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EU sends Cyprus reasoned opinion over incorrectly transposing anti-fraud directive

Cyprus is one step from being referred to the Court of Justice of the EU for not having transposed correctly into its national legislation a directive on fight against fraud to the EU budget, according to the latest package of infringement decisions published by the European Commission.

In particular, the incorrect transposition of the directive concerns provisions on the definition and the liability of legal persons, as well as on the Cypriot jurisdiction over the offence of money laundering.

The European Commission on 24 April also decided to begin an additional infringement procedure against Cyprus for not having yet empowered the agency chosen to be its digital services coordinator, in order to be able to monitor and impose sanctions related to the Digital Services Act.

Rules on the fight against fraud to the Union's budget

The European Commission has decided to send a reasoned opinion to Cyprus (INFR(2021)2265) and Greece, which is the last step before a possible referral to the Court of Justice of the EU, for failing to correctly transpose into their national legislation the Directive on the fight against fraud to the Union's budget by means of criminal law (the PIF Directive).

These rules harmonise the definitions, sanctions and limitation periods of criminal offences affecting the EU’s financial interest and they lay out the foundation for the work of the European Public Prosecutor's Office (EPPO).

The Commission first sent a letter of formal notice to Greece in December 2021 and to Cyprus in February 2022.

After analysing their replies, the Commission considered that Cyprus has failed to fully transpose some provisions on the definition and the liability of legal persons, as well as on the Cypriot jurisdiction over the offence of money laundering, as required by the Directive.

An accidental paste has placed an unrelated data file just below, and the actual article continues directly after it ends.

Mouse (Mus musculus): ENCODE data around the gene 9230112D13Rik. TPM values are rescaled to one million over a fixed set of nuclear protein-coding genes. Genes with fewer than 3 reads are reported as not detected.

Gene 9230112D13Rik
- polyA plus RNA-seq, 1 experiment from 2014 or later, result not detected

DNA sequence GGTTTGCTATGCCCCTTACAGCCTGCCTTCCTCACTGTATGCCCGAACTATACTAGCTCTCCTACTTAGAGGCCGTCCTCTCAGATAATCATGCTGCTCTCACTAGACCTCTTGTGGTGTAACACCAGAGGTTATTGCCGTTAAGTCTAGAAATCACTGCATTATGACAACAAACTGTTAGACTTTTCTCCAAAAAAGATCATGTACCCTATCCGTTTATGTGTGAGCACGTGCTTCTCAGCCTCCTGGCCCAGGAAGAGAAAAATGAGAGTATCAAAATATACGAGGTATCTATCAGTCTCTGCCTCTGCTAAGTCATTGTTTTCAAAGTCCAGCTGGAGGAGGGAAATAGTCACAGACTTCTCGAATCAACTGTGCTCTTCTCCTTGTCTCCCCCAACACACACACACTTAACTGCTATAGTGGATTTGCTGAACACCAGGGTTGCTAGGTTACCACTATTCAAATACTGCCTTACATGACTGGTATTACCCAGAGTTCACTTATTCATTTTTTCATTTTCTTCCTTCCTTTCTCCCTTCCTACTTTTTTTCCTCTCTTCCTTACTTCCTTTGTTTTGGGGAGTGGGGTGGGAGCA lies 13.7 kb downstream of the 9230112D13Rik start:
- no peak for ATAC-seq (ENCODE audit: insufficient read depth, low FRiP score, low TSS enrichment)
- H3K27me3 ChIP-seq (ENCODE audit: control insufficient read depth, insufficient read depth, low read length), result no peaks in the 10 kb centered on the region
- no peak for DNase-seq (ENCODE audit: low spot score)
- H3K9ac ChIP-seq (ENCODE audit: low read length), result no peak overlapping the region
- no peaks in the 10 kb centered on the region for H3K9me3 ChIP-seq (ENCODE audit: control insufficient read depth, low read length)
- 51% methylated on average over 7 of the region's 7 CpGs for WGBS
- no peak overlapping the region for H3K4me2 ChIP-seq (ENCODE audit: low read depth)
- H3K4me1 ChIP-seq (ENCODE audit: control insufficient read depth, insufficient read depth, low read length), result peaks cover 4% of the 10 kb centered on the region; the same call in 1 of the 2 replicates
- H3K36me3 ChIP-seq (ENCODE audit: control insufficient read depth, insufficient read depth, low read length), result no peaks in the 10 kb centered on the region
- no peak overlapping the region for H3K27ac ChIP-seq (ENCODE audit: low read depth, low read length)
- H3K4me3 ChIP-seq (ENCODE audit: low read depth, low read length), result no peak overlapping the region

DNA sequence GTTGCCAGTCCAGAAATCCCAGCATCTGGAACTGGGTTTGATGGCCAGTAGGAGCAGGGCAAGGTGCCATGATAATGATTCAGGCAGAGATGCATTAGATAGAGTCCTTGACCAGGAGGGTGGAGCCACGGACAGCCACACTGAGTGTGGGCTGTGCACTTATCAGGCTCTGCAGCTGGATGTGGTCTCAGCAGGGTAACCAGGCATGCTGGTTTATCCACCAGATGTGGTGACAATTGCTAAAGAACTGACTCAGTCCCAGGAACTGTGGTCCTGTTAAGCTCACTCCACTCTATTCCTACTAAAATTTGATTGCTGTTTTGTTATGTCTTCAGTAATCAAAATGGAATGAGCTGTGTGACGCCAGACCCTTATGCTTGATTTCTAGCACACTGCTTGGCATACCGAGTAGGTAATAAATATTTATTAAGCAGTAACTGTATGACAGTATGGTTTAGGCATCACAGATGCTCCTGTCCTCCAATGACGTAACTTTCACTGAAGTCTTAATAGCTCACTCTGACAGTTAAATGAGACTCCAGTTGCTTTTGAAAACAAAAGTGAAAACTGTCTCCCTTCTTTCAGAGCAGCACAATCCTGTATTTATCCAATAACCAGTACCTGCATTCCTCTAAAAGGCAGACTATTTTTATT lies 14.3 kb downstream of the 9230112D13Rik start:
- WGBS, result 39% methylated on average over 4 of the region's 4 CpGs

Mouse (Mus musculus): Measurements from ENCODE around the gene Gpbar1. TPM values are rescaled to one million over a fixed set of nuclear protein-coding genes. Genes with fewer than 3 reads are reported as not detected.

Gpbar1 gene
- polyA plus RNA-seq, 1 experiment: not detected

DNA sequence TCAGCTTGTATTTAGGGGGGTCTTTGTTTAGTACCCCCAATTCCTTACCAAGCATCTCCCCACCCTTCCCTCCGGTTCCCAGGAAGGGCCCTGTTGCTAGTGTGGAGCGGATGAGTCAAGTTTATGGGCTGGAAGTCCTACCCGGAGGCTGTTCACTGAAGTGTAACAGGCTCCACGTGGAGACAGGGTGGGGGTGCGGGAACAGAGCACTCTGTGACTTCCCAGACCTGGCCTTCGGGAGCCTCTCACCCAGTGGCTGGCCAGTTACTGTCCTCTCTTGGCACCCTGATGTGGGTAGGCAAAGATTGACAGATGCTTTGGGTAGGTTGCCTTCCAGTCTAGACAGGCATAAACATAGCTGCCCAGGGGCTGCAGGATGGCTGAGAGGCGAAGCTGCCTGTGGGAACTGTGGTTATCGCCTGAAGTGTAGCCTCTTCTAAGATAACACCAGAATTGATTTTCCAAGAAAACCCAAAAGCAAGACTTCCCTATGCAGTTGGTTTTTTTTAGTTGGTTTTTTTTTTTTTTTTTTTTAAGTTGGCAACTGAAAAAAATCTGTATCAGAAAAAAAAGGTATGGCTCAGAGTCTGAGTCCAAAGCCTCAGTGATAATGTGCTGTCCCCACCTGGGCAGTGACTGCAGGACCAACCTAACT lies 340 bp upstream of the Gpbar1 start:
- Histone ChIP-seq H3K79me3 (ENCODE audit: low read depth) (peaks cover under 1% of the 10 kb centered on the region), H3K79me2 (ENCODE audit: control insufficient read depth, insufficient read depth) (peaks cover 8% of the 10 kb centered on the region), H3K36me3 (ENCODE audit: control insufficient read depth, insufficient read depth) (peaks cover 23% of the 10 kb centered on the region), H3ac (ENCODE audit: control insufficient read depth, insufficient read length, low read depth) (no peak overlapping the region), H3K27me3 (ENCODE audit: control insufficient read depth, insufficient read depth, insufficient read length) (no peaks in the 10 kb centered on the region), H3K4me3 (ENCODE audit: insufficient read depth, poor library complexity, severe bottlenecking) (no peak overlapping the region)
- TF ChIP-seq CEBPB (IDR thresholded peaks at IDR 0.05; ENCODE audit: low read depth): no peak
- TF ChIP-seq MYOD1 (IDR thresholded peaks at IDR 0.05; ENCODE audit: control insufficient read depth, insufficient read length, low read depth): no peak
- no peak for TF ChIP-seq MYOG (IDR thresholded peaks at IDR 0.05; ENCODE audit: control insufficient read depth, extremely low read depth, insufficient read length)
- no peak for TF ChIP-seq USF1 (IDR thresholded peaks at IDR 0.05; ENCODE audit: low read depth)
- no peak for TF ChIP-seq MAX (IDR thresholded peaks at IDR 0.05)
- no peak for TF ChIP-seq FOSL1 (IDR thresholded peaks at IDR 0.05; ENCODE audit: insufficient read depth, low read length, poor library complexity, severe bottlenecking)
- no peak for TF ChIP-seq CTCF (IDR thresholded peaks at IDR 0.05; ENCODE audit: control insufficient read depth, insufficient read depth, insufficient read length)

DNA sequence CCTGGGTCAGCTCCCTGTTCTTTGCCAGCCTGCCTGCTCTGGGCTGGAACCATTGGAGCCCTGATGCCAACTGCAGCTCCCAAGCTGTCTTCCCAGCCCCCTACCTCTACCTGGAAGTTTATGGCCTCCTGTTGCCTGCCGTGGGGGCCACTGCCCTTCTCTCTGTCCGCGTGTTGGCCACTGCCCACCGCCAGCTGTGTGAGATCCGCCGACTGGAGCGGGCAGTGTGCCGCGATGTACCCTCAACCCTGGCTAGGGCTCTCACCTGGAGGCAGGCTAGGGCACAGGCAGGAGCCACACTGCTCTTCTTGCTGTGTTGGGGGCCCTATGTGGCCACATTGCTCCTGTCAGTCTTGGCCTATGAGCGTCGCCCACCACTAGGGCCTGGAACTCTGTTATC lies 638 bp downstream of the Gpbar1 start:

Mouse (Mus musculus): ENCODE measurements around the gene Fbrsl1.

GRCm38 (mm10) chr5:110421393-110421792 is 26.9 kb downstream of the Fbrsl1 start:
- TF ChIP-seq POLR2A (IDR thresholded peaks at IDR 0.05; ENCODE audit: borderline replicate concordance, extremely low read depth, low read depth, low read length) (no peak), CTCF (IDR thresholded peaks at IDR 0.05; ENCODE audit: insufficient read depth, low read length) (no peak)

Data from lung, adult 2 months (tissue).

The two countries now have two months to respond and address the shortcomings raised by the Commission. Otherwise, the Commission may decide to refer the case to the Court of Justice of the European Union.

Designating and empowering Digital Services Coordinators

The Commission has also decided to send letters of formal notice to Cyprus (INFR(2024)2016), Czechia, Estonia, Poland, Portugal and Slovakia as these Member States have not yet designated their Digital Services Coordinators under the Digital Services Act, or as the designation has not been complemented by sufficient empowerment powers. Member States should have done so by 17 February 2024.

To date, Estonia, Poland, and Slovakia still have to designate their Digital Services Coordinators, while Cyprus, Czechia and Portugal have designated their respective authorities but still have to empower them with the necessary powers and competences to carry out their tasks, including the imposition of sanctions in cases of non-compliance.

Fully empowered Digital Services Coordinators in each Member State are essential for the exercise of the new rights created under the DSA, notably to ensure users can lodge complaints in their place of residence against platforms, to award the status of trusted flaggers and to vet researchers.

The six Member States now have two months to respond and address the shortcomings raised by the Commission. In the absence of a satisfactory response, the Commission may decide to issue reasoned opinions.

(Source: CNA)

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